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Herbal Remedies For Inflammation
Posted 06 September 2013 - 01:07 PM
I've also been reading about inflammation and how many health problems are associated with it.
So, I'm thinking about either looking for a supplement that contains ginger, turmeric, and any other herbs that are known for reducing inflammation and containing antioxidants or possibly making my own if I can't find a product that has what I'm looking for.
I know that there a some people on this forum who are more experienced with herbs so I was hoping someone could recommend a supplement that has what I'm looking for. Or, possibly, give me some ideas as to what other herbs are really beneficial and good for reducing inflammation.
If I have to make my own product I'll probably make up a big mixture of different herbs including the turmeric and ginger and give my dog about a fourth of a tsp a day on a periodic basis. So I'm not going to want to use anything that could have any over dose limit or negative effects. Only positive effects. Preferably herbs that are known for being high in antioxidants and good for reducing inflammation.
With that in mind, I am somewhat worried about the fact that giving too much ginger can cause stomach upset and diarrhea. Over all, I don't see any information about it being dangerous but, like most things, too much can cause stomach upset. I can't find any information about dosage though. My dog is 15lbs. So, if someone with more experience with herbs can give me a dosage that would be great.
Over all, if I do make my own mixture, would a mixture of herbs such as ginger, turmeric, and whatever else giving at a fourth of a tsp to a 15lb dog, once a day, likely to cause stomach upset?
- OctavioMype likes this
Posted 06 September 2013 - 02:50 PM
I think it is great that you are considering giving anti-inflammatory herbs etc but it's actually better to avoid the things that cause the inflammation to begin with when able. If not able or if you are wanting extra protection --- turmeric is good but I'd get my own as many spices are irradiated. By purchasing only organic turmeric you know that it has not been irradiated and will have all the therapeutic benefits. I like supplements/herbs that have multiple benefits. With that in mind I like the following - I like spirulina (which is a "blood builder", and excellent protein source, anti-inflammatory, plus). Pineapple (if given away from meals) has an enzyme called bromelain and bromelain has been studied to help the inflammation of arthritis suffers. If enzymes, or enzyme rich foods like raw green tripe or pancreas, are given then the body doesn't need to use the amino acids from protein eaten to make digestive enzymes. These amino acids are then available for the body to use elsewhere "Amino acid supplementation reduced inflammation and soreness. The amino acids likely decreased cytokines--inflammatory chemicals released by the immune system." http://www.livestron...ry-amino-acids/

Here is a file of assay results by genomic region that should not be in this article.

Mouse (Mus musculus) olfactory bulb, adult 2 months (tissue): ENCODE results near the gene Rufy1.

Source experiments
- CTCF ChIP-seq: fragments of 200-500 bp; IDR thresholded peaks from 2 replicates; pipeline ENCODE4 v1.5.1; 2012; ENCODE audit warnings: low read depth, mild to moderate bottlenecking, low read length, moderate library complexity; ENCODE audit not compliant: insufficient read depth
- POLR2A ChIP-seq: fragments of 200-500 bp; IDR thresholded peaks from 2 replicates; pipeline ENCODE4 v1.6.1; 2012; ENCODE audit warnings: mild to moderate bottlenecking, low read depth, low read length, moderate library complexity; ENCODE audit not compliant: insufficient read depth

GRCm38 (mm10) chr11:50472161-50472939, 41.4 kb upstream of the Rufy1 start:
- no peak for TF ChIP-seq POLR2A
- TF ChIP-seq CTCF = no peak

Black cherries when in season can be given as treats (seed removed of course). They have been shown to also help with arthritis and gout by reducing inflammation (as well as neutralizing uric acid).
Raw honey should be in every medicine cabinet. When applied topically to a wound it produces hydrogen peroxide and keeps the wound clean. It also causes new blood vessels (angiogenesis) to grow to the wound. Raw honey has been shown to heal deep, nasty wounds with minimal to no scar tissue. I recently used raw honey on a silver dollar sized flesh wound my Pom got. Healed the nasty looking surface wound within 10 days with no scarring -- hair grew back and you'd never know there was a wound there. Raw honey is anti-inflammatory when taken internally and also is anti-microbial. Good to give in case of bronchial issues -- like kennel cough. Obviously would want to give internally in small amounts off and on.
Organic extra virgin coconut oil is a powerful antimicrobial as well as anti-inflammatory. CO is excellent for soothing irritated eyes.. It can be applied directly to the eye and can be used to treat conjunctivitis or allergy symptoms that manifest in the eyes -- I've used it myself and on my grand kids. It is primarily absorbed in the upper portion of the stomach and therefore safer for dogs needing a lower fat diet due to pancreatitis. Also kills candida yeast so handy to have on hand if our dogs or ourselves need to be put on antibiotics for any reason.
Raw freshly grated or chopped garlic is anti-inflammatory, fights cancer, is a prebiotic food for probiotics, extremely anti-microbial, demonstrated in vitro to kill heartworm larvae etc. Only small amounts should be fed with breaks in between feeding and should not be fed if pup has issues with anemia or might be going in for surgery. Also Dr. Jean Dodds recommends avoid using garlic in dogs of Japanese descent. Not sure why but I trust Dr. Dodds...
There are lots more herbs and foods that have anti-inflammatory effects. Rather than giving just one or two or three it seems that things work best synergistically... So mix it up and give a wide variety of herbs and foods... That way you don't have to worry about over supplementing any one item either. Just a thought... Hope the info is helpful!!!
- GimMom likes this
Posted 06 September 2013 - 03:38 PM
At this point I've become really interested in natural health, herbs, and just over all healthy living. Reading all this information about inflammation and how it's associated with heart disease, cancer, and pretty much any other horrible disease you could think of may have made me a little paranoid lol. Over all, I'm just looking for the healthiest things that I can add to my dogs diet and that will benefit him as he ages and keep him healthy. So your post was extremely helpful for that.
He's 8 now, not really a senior... More like middle aged for a mini poodle, so I want too keep him healthy as he ages and prevent the onset of disease and things like arthritis.